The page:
In my opinion, the fact that the health services are financed out of the rates results in some counties in inferior and inadequate health services being provided. There are certain schemes which may or may not be adopted by county councils as health authorities. For example, I can point out to the Minister that in my constituency it is possible for a person in the lower income group to have his teeth extracted free of charge but, if that person wants to have those teeth replaced by artificial teeth, he must pay for them himself. That is because the Cavan County Council feel it would increase the cost of the health services very considerably if they were to provide free dentures. That is but one example of the way in which the health services can be affected by this system of financing.

So much for the financing of the health services. I want to come now briefly to another aspect of health which has been touched on by other speakers and in which I have been interested since I became a Member of the Oireachtas, that is, the hospitalisation of mentally retarded children. In my opinion, the Government have fallen down on their duty in this respect.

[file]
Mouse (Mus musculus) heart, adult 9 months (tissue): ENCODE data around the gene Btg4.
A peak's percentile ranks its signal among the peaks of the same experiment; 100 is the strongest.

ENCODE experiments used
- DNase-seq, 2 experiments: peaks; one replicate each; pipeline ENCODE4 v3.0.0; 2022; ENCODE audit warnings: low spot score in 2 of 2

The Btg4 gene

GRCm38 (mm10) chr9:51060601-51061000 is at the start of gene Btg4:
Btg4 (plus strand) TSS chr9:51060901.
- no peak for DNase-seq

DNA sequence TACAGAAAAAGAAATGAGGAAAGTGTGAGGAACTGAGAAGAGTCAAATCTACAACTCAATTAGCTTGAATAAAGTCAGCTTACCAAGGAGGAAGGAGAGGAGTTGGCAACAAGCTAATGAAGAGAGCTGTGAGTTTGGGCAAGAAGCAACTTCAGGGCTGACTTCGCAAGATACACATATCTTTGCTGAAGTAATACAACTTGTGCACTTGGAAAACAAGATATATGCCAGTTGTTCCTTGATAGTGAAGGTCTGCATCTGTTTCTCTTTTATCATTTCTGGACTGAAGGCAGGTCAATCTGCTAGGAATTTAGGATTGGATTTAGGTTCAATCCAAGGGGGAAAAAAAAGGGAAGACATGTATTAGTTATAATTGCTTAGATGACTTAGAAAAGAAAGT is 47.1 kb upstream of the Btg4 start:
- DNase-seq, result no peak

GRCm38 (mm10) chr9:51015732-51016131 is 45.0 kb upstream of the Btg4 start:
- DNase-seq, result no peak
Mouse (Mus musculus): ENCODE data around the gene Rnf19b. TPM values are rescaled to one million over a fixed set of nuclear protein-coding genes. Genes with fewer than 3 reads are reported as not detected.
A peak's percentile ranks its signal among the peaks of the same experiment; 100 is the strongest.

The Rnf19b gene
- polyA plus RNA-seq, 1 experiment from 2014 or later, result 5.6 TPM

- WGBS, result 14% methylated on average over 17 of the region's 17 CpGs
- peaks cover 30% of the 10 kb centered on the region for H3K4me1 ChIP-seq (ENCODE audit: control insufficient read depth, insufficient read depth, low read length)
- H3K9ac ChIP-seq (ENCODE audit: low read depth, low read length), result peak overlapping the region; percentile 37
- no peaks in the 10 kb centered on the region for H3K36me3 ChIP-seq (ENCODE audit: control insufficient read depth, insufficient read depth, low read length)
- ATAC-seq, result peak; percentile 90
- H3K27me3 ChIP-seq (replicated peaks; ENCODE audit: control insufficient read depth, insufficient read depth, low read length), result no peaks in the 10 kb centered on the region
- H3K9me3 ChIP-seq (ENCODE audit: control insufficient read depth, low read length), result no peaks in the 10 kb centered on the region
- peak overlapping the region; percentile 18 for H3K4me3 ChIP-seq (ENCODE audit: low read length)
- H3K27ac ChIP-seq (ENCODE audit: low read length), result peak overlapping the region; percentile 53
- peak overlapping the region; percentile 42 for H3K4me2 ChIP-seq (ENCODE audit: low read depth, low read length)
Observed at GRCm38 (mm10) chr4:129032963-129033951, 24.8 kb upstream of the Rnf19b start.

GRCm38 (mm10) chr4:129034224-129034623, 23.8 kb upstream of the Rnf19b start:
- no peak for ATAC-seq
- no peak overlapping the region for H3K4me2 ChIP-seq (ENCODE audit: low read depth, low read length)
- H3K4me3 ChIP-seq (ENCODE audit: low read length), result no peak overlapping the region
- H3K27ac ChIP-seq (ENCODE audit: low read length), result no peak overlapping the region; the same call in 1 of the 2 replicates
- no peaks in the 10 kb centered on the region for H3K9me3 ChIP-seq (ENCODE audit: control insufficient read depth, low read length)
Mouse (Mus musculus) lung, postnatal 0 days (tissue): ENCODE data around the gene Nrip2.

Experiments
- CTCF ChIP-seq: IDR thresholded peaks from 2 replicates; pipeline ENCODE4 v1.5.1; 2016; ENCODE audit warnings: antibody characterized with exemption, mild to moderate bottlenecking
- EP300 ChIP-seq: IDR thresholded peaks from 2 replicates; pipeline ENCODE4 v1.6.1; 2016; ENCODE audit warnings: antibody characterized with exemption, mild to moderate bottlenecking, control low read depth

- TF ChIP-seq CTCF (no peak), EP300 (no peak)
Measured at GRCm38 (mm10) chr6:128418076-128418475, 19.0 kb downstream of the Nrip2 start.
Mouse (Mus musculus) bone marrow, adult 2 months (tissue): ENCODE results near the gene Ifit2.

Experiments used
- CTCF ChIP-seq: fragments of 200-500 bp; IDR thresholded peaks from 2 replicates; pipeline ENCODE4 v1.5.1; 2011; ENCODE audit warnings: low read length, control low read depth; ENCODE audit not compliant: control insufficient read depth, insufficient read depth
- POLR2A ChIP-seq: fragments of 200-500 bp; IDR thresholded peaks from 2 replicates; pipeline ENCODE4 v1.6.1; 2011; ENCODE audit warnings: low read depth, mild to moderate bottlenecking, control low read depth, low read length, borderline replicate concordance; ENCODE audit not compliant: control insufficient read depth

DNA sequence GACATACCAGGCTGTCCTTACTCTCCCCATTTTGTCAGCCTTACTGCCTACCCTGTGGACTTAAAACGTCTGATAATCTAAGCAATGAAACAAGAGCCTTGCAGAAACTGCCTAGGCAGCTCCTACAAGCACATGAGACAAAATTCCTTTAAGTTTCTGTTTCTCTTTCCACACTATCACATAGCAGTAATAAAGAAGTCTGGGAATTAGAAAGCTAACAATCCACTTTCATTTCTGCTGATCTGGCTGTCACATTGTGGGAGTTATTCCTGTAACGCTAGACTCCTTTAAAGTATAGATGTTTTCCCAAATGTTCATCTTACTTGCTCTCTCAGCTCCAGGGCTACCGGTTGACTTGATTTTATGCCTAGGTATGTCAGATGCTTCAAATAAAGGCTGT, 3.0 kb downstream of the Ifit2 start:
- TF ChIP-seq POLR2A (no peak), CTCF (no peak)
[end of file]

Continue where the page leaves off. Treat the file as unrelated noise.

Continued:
The Deputy will not find many to agree with him. I do not think he will find many Members of the House to agree with him.

(Cavan): The Minister knows that every Member of this House has had occasion from time to time to go to the Minister and to go to the county councils in an effort to have mentally retarded children placed in institutions. If the Minister is candid, and I am sure he will be——